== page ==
2. I’m 66 and still working full time. My school loans won’t be paid off until 2027; I doubt I’ll be around by then. Luckily I may be able to take advantage of the loan forgiveness program in which you must make payments on your loan for 10 years before any balance can be discharged and you must meet certain qualifications. I’ll qualify because I’ve always worked for nonprofit hospitals or the military as a nurse. However, the 10 years won’t start for anyone until 2007, which means anyone who qualifies will not be able to discharge their loan(s) until at least 2007. You also must work at least 30 hours/week at those jobs. I had two jobs in 2007, but the only one that was for a nonprofit hospital was not full time, the jobs I held didn’t start qualifying until 2008, meaning I must work at least 30 hours/week for another 4 years. I have cancer and some other health problems, but if I haven’t dropped dead from the cancer, I know I must work full time those other 4 years at a nonprofit job, because essentially all I will have to live on after that is social security, and I’m single. Even at a reduced payment, it would be a hefty chunk of my sole income. Having the school loans has really impacted my future for at least 4 more years. At the same time, I’m grateful that it has afforded me (no pun intended) a higher income than I would have had without this education I was able to obtain thanks to the school loans. As a single parent, I really needed it to take care of my family.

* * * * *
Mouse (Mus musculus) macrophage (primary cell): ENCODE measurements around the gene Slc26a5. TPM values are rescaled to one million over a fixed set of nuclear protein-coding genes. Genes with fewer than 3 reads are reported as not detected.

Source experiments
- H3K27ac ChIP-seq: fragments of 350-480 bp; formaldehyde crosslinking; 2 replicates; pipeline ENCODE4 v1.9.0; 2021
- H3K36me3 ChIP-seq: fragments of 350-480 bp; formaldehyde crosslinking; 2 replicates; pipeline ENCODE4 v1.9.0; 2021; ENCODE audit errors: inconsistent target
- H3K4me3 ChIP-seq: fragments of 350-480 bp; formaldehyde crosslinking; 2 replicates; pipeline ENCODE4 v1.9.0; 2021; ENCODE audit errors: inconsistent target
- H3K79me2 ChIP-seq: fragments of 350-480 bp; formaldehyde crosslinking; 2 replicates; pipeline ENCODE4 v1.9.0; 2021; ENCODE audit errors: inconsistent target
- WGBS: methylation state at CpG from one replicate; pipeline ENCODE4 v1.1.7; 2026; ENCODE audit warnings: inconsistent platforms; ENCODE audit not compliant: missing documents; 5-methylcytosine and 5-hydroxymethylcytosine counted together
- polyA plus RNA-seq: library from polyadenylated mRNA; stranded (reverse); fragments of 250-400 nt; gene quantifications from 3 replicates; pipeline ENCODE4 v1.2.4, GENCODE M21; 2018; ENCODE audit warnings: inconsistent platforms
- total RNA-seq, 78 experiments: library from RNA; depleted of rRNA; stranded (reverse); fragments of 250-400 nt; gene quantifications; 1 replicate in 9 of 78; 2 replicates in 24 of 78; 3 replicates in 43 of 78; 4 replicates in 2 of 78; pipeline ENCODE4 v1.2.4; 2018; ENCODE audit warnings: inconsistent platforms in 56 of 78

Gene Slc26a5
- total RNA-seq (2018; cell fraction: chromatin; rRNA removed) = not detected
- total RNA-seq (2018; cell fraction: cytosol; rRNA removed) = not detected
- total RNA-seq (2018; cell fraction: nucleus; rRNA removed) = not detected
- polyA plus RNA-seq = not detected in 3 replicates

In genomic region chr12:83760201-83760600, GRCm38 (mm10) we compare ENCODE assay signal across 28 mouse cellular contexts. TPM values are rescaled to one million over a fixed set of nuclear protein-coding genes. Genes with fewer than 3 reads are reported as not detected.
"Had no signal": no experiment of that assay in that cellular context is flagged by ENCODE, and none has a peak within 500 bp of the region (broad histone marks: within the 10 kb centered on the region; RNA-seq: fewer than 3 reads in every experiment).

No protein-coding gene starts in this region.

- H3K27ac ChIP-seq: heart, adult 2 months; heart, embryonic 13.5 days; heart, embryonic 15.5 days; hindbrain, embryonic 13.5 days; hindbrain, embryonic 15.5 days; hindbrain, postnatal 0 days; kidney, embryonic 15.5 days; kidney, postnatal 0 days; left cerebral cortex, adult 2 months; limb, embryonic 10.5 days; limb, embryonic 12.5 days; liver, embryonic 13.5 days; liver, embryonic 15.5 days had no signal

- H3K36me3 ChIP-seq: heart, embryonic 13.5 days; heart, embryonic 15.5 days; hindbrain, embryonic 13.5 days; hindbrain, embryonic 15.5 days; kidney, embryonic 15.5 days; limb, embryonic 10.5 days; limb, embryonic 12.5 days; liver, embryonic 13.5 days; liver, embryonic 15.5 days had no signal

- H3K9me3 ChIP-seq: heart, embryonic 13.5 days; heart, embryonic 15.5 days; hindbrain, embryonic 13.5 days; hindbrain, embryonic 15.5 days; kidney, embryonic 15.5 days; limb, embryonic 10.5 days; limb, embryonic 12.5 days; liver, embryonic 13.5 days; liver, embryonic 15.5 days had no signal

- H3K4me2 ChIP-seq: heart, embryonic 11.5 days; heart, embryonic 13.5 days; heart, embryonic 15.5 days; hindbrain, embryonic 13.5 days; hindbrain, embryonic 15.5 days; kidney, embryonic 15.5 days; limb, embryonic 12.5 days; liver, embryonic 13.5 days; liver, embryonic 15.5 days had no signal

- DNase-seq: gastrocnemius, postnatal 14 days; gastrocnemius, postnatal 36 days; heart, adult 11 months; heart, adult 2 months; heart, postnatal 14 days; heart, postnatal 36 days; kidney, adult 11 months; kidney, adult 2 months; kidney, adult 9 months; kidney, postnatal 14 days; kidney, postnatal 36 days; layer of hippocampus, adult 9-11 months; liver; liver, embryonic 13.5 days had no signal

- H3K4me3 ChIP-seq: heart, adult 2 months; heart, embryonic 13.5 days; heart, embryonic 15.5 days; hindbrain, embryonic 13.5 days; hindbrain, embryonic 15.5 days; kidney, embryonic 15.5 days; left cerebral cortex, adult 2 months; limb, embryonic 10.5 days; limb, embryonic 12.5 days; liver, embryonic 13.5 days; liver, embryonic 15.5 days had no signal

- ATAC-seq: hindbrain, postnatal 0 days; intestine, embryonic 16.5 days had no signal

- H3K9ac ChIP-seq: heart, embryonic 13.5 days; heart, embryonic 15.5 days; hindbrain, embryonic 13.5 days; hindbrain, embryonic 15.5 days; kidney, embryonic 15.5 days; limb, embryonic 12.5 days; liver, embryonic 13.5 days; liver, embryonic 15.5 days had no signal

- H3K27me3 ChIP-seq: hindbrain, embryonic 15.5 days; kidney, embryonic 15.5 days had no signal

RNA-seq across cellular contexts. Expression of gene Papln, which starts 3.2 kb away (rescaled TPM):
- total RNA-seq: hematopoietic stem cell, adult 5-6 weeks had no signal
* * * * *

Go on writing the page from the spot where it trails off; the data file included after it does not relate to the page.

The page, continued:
by Kris — September 23, 2014

  3. I meant to say, “…anyone who qualifies will not be able to discharge their loan(s) until at least 2017.”

    by Kris — September 23, 2014

  4. Please teach your children not to borrow money for school. This is a real problem in America today. Students are borrowing $100,000 + for a bachelor’s degree. State schools and Community colleges are much cheaper than that in most states. It is possible to pay for college without going into tons of student loan debt. It’s called work.
    I listen to a financial person daily and it amazes me how many people have thousands of dollars that they owe and they are making $12 an hour. Good luck paying it back. Jeanne was right, you can’t file bankruptcy to get rid of it. The only way out is to die. Not my idea of a great way to get out of debt!

    by Sunny — September 24, 2014

  5. I thought that the IRS would take any delinquent money from tax returns if someone had not paid their student loans. Why would they wait until a person was retired? With all the technology around this is ridiculous.

    by Jennifer — September 24, 2014

  6. I think you misunderstood, Jennifer. You are absolutely right that the IRS will confiscate one’s tax returns if someone’s student loan is delinquent; they don’t wait until the person’s retired. The loan company may also garnish a person’s wages. All I am saying is that you are still expected to continue paying off that student loan whether you are sick or retired, etc. Payments due won’t be canceled just because one reaches a certain age or is no longer working.

    by Kris — September 24, 2014

  7. A loan is a loan, no matter what the loan was made for. You signed the paper and should have to repay the amount that you borrowed. Do you think this money grew on a tree and therefore you shouldn’t have to repay your debts? If you don’t repay it, they who does? Me, your children, your grandchildren?

    by Lucy — September 26, 2014